Saturday, February 23, 2019

How to get the Santa Clara County Real Estate Parcel Tax Exemptions for Seniors

I turned 65 a year ago and am just learning the benefits of age.  A few have been a 5% discount at our grocery store, Lunardi's, on Tuesday and Thursday and significant discounts, 50-70%, on mass transit, Caltrain, SFMuni and BART. Many people know about these.
But there is another discount that many seniors are unaware of. Many Santa Clara County Special assessments and parcel taxes have senior exemptions. All that you have to do is to apply for them. I did a survey of 9 women in my wife's book club, where the average age is over 65. They started the book club over 30 years ago.
Each of these assessments has a small asterisk next to them. As a service to the book club and to other seniors in Los Gatos, here is the list of special assessments and where to apply for the exemption. The top two are due by June 15, 2019, and must be verified (applied for) each year. The bottom two are here for reference but are not available or meaningful for most residents.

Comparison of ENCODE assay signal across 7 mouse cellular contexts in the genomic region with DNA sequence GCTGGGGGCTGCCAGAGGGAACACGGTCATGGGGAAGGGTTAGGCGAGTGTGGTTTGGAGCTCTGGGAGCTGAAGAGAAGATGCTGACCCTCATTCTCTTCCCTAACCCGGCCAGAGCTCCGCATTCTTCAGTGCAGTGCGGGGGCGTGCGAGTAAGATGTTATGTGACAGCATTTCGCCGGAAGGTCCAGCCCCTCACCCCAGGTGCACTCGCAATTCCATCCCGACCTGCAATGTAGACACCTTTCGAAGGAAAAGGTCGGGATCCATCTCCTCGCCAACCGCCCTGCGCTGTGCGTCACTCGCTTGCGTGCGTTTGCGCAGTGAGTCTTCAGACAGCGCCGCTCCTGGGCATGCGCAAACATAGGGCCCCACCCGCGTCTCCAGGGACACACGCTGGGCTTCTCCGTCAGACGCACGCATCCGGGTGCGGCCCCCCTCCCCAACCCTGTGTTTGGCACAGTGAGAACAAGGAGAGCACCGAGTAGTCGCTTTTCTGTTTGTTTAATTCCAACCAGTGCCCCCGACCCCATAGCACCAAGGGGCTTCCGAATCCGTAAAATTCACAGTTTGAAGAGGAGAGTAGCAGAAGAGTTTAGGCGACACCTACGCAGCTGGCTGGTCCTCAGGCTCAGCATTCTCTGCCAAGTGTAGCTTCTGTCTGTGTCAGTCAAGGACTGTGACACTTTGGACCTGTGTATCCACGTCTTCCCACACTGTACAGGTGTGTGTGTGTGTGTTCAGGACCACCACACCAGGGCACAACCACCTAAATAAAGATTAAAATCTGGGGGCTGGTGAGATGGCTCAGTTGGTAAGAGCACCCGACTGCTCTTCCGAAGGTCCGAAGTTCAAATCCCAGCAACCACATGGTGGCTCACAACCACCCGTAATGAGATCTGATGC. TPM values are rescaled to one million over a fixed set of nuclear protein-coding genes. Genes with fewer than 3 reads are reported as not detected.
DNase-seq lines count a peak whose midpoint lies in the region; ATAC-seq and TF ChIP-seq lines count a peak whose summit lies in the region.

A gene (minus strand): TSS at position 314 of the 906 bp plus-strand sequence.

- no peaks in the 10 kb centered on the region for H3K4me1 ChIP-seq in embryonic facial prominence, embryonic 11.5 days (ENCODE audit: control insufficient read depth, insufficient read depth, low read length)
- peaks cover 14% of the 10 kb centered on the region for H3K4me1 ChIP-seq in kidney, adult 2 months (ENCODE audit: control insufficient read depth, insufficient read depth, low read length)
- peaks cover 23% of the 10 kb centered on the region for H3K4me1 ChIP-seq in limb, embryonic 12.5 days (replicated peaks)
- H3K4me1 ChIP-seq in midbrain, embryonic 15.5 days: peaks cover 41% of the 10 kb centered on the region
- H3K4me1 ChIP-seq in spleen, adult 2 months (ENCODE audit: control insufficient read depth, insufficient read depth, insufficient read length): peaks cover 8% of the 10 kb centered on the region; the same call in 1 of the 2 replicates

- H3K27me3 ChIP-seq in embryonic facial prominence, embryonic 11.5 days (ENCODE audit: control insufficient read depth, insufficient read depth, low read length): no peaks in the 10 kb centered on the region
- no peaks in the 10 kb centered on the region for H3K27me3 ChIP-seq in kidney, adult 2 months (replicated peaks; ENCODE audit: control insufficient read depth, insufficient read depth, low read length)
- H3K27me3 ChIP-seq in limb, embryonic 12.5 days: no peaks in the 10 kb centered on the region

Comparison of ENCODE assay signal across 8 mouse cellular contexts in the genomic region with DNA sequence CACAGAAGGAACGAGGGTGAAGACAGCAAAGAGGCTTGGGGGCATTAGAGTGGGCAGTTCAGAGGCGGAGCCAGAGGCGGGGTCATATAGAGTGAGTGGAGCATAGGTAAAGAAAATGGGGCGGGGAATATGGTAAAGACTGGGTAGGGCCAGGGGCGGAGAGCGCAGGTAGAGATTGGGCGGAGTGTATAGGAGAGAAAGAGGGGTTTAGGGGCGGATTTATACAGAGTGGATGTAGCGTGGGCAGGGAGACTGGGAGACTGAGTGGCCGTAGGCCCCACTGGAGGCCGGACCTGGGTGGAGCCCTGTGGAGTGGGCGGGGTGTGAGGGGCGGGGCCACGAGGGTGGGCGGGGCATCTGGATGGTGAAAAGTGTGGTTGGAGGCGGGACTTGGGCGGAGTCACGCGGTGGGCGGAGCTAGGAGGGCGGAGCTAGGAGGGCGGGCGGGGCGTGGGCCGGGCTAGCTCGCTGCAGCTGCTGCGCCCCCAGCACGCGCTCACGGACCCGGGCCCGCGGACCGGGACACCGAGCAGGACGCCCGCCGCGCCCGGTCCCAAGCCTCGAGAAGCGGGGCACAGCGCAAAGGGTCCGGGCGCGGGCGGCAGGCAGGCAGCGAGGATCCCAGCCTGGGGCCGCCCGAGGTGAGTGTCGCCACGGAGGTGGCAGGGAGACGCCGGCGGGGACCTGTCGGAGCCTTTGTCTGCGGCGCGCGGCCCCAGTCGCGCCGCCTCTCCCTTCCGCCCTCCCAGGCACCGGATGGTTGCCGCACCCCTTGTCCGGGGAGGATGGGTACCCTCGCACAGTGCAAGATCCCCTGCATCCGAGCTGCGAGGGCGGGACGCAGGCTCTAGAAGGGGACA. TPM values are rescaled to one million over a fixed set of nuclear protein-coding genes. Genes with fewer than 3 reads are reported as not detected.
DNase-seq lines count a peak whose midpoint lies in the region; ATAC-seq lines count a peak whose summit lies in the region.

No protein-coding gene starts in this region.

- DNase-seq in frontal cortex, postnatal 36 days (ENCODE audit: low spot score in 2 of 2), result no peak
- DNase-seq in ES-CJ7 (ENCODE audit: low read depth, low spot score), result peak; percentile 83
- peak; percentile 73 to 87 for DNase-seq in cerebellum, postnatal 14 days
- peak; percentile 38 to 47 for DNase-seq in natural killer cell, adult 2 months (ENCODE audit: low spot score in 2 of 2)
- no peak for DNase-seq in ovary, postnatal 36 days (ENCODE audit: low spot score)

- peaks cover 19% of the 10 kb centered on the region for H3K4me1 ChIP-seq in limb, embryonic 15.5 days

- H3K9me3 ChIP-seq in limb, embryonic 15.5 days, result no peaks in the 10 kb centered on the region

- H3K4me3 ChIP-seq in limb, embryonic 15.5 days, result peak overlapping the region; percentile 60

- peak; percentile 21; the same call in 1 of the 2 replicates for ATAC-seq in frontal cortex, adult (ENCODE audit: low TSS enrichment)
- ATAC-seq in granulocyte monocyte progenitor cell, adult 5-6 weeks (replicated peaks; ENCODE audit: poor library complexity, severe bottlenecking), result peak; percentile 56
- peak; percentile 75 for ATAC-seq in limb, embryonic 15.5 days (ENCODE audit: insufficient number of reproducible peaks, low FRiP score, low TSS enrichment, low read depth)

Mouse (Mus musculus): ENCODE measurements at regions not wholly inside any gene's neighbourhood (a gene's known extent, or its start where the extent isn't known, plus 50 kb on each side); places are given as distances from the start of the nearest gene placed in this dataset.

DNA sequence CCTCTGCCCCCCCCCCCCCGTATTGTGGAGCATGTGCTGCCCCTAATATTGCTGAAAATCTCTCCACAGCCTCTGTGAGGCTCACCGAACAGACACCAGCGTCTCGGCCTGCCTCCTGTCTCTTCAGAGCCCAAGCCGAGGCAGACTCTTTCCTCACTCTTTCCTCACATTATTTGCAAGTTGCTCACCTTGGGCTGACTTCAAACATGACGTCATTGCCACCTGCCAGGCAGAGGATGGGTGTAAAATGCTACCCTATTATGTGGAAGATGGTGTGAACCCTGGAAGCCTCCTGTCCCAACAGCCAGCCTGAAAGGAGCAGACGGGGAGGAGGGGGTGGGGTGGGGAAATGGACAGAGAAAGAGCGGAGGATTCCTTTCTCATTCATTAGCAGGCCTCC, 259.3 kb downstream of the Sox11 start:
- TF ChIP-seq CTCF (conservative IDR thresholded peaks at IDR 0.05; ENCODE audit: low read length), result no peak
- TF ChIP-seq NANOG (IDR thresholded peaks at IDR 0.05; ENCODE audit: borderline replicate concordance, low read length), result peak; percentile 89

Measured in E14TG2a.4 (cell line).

• Los Gatos -Saratoga Union High SD, Parcel Tax 2016 (718), 408-402-6330, Exemption Information - the tax is $49.
  • Los Gatos Union School District, Measure B (870), 408-355-2025, Exemption Information - the tax is $290.
  • SF Bay Restoration Authority has Measure AA  but does not have a senior discount - my tax is $12.
  • Santa Clara Valley Water District, Safe Clean Water (728), 408-630-2810, Exemption Information - my tax is $65.36. Note that this exemption is only for low income seniors, with income <$50K
Bottom line is that a few emails sent every year at the start of June will save you $339. Not bad for 15 minutes work, especially as state and local taxes are no longer deductible. As one book club member said "this could save $3,000 for just the folks at this table."